Managing Director of Innovation at Alder Hey
Alder Hey is one of Europe’s biggest and busiest children’s hospitals treating everything from common illnesses to highly complex and specialist conditions. Committed to delivering excellent care to younger generations, Alder Hey opened a brand new research, innovation and education centre in 2015 to push the boundaries of what is possible with technology and children's healthcare.
Claire Liddy, Managing Director of Innovation at Alder Hey, who started her career as an orthoptist for the NHS and then an accountant explains her career as being innovative in itself: “Working with external industry partners and thinking a little bit more entrepreneurial was something that I really liked [in my role as an accountant for the NHS]. I was really lucky that there was a new role available here at Alder Hey. I had already been at Alder Hey as the Deputy Director of Finance for five years and I applied for the Managing Director of Innovation. I've now moved out of finance and into innovation, which has been fantastic for me. It's a really fascinating area to work in, really inspiring and something that I really enjoy.”
Despite this being a career change for the better for Liddy, she did stress that it isn’t without its challenges: “Having grown up in the finance part of the NHS, as accountants with taught set and kind of skills. To do a good job as an accountant you need to be prudent, you need to be thorough and you have to mitigate and de-risk situations. So I've spent 20 years in that type of space and then moving over to innovation, it's almost like the oil to the water.”
“Innovation's all about being curious, being more experimental and it's sometimes taking a few managed risks. So for me, having that challenge around how I flip my mindset from one which was about accounting to one which was about unleashing innovation was probably the big challenge of my career. I've actually liked being able to unleash my own kind of creativity in this new role,” she adds.
With a passion for advancing global children’s health by creating a better and healthier future, Liddy is dedicated to the work she and her team do at Alder Hey. She says: “I've worked in the NHS for 20 years and being a mum myself, one thing that I've been really struck by in the last two or three years is the issues around inequalities that face children. For children that grow up in different environments, whether it be the richest versus the poorest, there are big challenges around life expectancy. I think it's about 20 years in the UK, from the richest children to the poorest children. And for me, that's just something that really grounds me in why I'm here, why I do my job and why it's important.”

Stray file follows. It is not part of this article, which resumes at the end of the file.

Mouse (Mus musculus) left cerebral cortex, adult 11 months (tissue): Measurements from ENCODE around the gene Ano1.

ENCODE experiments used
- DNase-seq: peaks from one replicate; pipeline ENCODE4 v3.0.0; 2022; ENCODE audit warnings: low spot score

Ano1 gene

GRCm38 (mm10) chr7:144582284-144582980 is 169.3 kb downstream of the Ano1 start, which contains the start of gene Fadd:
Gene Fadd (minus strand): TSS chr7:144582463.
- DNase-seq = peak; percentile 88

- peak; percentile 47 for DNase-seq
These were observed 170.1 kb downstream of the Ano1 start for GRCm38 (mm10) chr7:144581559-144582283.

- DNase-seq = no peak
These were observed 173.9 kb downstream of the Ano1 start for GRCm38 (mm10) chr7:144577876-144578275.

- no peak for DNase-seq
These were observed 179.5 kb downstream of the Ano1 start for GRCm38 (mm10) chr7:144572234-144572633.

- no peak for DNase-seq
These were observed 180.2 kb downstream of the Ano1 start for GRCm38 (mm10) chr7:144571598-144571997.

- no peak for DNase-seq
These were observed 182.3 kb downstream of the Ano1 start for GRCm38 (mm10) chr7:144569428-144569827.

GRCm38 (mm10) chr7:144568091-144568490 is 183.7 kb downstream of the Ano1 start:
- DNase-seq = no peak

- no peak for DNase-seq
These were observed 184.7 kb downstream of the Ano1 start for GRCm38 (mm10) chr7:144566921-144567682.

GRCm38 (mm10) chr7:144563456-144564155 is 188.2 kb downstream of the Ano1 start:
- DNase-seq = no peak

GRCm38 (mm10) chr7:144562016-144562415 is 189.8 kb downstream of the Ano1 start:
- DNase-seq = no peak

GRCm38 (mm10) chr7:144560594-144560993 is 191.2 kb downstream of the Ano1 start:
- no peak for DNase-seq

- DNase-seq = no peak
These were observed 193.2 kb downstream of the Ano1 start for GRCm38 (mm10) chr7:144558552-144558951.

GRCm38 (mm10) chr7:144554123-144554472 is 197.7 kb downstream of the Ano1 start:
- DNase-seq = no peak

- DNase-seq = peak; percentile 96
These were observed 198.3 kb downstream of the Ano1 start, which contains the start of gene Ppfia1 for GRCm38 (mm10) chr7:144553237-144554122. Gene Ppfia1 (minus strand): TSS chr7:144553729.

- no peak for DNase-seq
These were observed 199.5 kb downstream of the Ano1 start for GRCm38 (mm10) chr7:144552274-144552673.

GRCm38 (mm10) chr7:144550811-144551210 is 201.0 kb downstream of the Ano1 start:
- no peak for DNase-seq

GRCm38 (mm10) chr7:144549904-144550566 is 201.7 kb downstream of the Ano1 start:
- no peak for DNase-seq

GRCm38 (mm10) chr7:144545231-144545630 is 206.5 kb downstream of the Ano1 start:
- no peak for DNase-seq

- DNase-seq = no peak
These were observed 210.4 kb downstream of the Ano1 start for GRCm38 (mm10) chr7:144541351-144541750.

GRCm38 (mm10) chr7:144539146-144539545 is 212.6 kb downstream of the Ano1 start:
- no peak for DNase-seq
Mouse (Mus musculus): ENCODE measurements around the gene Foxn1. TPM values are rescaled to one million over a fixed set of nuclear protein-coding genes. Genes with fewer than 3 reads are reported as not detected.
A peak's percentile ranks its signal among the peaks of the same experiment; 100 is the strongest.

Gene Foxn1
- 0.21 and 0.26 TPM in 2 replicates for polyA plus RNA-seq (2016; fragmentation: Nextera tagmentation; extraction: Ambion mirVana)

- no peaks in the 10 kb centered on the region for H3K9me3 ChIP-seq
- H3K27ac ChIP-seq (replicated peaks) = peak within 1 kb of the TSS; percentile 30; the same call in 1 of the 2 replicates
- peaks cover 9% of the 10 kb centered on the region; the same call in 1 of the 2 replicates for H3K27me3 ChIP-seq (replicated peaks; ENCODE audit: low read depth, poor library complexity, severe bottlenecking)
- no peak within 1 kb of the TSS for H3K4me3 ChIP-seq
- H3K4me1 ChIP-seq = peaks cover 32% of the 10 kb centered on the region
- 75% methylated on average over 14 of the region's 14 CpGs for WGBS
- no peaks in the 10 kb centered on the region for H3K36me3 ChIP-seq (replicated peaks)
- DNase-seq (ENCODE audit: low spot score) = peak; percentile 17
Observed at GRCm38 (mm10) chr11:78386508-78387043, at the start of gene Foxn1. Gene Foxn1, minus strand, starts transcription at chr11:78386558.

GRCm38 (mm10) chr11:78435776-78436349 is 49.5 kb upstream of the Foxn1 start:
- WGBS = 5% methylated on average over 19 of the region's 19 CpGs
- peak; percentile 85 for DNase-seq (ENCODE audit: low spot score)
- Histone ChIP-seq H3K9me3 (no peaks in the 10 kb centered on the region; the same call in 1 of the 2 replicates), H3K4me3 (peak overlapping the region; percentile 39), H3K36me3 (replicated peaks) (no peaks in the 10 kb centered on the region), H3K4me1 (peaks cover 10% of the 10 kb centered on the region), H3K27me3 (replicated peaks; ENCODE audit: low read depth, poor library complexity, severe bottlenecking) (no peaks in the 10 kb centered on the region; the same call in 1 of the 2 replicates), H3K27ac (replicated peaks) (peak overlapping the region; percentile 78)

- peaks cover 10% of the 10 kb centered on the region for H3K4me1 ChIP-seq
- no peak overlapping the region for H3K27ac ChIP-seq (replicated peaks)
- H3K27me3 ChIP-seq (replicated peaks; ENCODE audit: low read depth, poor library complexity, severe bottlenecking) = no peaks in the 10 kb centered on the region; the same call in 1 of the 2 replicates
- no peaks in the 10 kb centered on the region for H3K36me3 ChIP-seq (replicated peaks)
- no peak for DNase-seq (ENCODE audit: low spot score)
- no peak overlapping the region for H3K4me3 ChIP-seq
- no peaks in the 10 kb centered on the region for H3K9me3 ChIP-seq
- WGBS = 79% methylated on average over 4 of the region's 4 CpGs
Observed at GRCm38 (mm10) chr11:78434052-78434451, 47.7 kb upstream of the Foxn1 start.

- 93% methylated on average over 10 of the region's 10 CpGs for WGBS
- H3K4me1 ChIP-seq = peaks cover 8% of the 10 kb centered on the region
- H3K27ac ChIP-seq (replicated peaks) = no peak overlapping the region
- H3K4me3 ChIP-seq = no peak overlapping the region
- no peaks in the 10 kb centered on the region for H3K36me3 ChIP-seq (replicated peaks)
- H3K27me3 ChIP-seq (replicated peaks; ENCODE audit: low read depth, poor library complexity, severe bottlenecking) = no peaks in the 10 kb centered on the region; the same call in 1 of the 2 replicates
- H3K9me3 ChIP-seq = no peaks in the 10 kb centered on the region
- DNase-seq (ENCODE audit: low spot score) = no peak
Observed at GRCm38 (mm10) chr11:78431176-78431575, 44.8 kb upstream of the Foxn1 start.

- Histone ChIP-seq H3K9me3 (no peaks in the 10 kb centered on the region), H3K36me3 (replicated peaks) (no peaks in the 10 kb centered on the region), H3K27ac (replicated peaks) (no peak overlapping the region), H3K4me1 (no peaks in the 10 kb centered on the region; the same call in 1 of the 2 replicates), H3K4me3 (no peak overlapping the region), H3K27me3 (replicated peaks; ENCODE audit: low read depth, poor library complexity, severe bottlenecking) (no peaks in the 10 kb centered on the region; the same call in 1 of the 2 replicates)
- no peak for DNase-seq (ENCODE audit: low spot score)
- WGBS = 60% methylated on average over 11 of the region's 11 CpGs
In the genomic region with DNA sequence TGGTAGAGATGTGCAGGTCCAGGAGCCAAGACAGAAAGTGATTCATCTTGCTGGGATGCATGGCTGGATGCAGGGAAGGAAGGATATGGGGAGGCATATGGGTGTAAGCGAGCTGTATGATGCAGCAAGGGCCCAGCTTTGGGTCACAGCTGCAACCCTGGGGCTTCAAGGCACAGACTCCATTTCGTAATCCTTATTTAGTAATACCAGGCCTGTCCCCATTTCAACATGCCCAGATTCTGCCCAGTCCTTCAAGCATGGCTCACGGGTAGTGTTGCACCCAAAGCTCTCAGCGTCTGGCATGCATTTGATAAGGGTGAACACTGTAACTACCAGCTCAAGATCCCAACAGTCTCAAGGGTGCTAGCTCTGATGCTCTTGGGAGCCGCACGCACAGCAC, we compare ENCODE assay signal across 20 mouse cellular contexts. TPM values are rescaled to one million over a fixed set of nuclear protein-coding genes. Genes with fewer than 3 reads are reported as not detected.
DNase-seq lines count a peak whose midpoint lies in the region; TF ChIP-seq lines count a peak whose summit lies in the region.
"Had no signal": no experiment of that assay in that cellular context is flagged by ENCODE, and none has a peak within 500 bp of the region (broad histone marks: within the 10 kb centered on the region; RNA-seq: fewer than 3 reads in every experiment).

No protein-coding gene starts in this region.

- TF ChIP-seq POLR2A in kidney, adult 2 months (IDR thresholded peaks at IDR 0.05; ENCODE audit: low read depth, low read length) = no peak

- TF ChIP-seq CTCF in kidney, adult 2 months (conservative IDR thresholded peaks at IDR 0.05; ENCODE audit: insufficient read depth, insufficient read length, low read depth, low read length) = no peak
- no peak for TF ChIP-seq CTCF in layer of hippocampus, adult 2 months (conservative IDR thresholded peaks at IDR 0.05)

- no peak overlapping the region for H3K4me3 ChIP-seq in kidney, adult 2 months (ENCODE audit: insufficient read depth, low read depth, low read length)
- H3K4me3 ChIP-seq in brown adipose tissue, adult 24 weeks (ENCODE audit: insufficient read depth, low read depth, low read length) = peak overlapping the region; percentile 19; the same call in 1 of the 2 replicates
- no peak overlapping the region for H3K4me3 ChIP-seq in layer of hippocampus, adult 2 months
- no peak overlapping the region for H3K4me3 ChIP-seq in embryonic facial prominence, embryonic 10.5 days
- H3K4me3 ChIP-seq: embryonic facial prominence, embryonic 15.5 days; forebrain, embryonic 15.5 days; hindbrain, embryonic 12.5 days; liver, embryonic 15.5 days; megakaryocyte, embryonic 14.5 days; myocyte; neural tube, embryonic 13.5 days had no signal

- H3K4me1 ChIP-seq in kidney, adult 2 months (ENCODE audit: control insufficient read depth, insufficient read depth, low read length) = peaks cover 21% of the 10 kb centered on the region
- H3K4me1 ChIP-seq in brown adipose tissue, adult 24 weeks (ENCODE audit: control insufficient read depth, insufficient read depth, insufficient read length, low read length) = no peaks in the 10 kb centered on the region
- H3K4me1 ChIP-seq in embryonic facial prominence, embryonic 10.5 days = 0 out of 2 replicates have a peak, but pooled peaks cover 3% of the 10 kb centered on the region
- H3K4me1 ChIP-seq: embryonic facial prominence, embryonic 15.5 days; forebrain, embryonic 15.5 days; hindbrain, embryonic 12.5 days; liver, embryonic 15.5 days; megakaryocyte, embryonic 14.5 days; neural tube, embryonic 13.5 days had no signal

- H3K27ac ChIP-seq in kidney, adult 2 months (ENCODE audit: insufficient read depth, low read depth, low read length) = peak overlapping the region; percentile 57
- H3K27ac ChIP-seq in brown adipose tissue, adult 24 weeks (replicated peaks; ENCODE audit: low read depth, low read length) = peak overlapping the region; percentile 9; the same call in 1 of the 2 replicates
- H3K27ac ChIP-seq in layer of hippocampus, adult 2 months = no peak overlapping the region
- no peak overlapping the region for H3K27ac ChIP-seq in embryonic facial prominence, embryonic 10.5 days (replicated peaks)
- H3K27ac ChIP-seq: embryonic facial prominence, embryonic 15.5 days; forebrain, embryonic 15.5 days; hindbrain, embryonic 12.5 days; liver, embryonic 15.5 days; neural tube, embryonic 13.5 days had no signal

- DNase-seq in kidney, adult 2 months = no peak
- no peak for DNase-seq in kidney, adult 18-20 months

Liddy concludes: “I truly believe we're entering a brand new era where technology is gonna bring brand new opportunities on how we can provide more equitable care for children and young people. I'm really excited about how technologies such as artificial intelligence, immersive technologies and different digital platforms are going to change the way we deliver care. Care is becoming much more around wellness and staying well through prevention rather than about sickness and about curing. So I'm really excited about how that's all going to play out.”
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Having worked with others on similar journeys, both across Canada and around the world, we know how increasingly important data – and making insights consumable to clinicians – has become to improving overall outcomes in healthcare.